The question I was trying to answer for my Motion Capture project was: Can I use motion capture to successfully animate a non-human character?
The answer, much to my surprise, is YES!
It’s safe to say this motion capture final render won’t work its way into any award shows, however, I realise that I shouldn’t be so hard on my self. I took a risk and tried to achieve something that was outside my comfort zone, so it’s also safe to say I actually managed to pull it off, if not somewhat awkwardly.
This is one project that I will be spending more time on though, so check back later and hopefully, Vardo will be doing some pretty inspiring things.
(Skip to the bottom if you just want to watch the movie.)
After hours and hours working on this assignment, it’s finally done. I’m not going to say it’s perfect by any stretch, there are quite a few things I”d love to spend some more time on fixing but due to time constraints, two other assignments and an essay I have due in three weeks I am calling it a day on this. (Unless I have time to revisit before it’s finally due on the 25th October)
Here is the title I create for it, I feel like it sets the tone rather well.
I have learned A LOT over the last semester, this being my first introduction to Motion Capture it’s been a steep learning curve, but an exciting and enjoyable one. From my first class until now I am left enthused about the next two years and can’t wait to integrate the knowledge I have gained into my next project.
Overall I am pleased with what I have created, I just wish I didn’t zero in on the imperfections. That being said I will probably continue to work on this when time permits.
The process of MoCap wasn’t as complicated as I first expected it to be, the pipeline is mostly straightforward providing you follow the steps correctly and take the time to ensure each step is carried out correctly as each steps measure of success depends on the one that goes before it.
Having the previous knowledge of how Maya works has been helpful, and I have found that the skills I have learned in both Animation and Motion Capture have beneficial to both subjects, and hopefully means I will continue to deliver better work as I progress my learning.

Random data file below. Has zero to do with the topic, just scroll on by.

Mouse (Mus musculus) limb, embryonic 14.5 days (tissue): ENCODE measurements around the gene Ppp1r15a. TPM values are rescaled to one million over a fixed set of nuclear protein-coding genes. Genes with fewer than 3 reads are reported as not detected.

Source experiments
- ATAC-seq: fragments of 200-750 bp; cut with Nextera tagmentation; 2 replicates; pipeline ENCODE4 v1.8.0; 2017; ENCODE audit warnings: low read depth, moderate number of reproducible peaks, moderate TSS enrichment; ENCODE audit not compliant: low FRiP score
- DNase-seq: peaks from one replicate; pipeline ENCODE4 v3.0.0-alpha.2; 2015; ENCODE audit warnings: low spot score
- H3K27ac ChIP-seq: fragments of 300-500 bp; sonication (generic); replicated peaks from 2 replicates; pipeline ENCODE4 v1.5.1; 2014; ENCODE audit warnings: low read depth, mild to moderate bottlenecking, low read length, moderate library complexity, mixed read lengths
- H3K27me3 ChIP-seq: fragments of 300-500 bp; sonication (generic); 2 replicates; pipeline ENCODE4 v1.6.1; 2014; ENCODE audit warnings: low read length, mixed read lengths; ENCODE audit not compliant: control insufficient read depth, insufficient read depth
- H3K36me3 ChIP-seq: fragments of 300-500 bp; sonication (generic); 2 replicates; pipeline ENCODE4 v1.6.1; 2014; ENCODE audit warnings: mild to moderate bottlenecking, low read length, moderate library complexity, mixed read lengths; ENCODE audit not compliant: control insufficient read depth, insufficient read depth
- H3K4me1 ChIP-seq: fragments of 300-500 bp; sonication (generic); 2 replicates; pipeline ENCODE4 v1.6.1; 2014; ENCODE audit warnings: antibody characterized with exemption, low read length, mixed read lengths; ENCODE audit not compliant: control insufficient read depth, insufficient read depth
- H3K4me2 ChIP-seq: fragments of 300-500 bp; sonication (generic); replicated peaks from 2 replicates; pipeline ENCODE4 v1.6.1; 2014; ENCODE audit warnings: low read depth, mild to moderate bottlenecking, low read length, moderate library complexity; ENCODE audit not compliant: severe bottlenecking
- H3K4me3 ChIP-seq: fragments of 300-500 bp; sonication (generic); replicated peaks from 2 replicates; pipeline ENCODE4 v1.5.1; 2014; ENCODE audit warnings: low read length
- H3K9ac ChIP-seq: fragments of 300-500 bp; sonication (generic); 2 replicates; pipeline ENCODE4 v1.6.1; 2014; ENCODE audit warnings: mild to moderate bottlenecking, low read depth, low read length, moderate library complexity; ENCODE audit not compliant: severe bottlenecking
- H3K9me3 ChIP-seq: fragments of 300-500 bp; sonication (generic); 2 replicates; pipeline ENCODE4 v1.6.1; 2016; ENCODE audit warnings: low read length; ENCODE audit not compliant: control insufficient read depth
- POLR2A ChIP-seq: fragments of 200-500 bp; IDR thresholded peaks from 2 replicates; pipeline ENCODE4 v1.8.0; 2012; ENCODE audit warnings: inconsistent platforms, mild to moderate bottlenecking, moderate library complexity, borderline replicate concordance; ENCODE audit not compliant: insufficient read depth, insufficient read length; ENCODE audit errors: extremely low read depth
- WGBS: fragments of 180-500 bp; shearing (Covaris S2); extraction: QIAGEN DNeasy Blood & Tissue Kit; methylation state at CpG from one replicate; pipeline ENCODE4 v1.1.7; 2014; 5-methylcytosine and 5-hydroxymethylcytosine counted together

I have found that taking responsibility for my own learning vital while doing this assignment, which has required watching other tutorials to also expand my understanding of the subject.
I have learned the importance of creating a strong story line from the start so when you are capturing your data you ensure a good end product that follows your script and storyline. I hope to improve these skills also. I believe that I have created an end product that kept in mind my original storyboard and also keeping in mind how this story will unfold in a 3D space.
When I undertake my next project I believe I will take greater care to film the live action from the camera angles I intend on using inside Maya, as it will help when animating characters expressions and finger placement. I will also take create care when capturing the data and fixing it. I have this strange issue with my male leads neck which I was unable to solve in every instance, taking greater care at the first steps should ensure I do not have this issue again.
Anyhow, below is my final edit. I’ll update it here if I make any more changes. Feel free to leave feedback. All constructive criticism is appreciated.
After spending the afternoon in AUT’s amazing motion capture room we have to fix our data in a program called Cortex. It’s not exactly hard, but it’s time-consuming and tedious and takes high attention to detail. At this point, I think our entire group started to realise the importance of capturing good data while recording.
Here is a screenshot of what cortex looks like, I actually forgot to take a screenshot, that’s how focused I was.
After fixing the motion capture data you import into Autodesk and the real fun can begin. To cut a longish story short this where you tell the character which part of the body belongs to which dot, so the motion can be transferred to it. I felt very Dr Frankinstine as is saw my inert characters suddenly spring to life.
You repeat this process for each character, and THEN you can import them into your Autodesk Maya scene.
After that comes the tricky process of making sure their hands don’t go weird, or pass through something that should be solid. I found this part tricky trying to handle all the different animation layers and the graphs. I had quite a few times where one of their arms would bend into a totally inhuman shape.
Then when you have it playing out the way you like you position the cameras. We were given specific cameras to work with.
Then it’s just a matter of creating playblasts and assembling in Premier Pro and editing your audio. I can assure you this took a lot more time than I am implying here.
This is my first edit. In my next post, I will post my final Godzilla Previs. Which I loving refer to as Ohmygodzilla.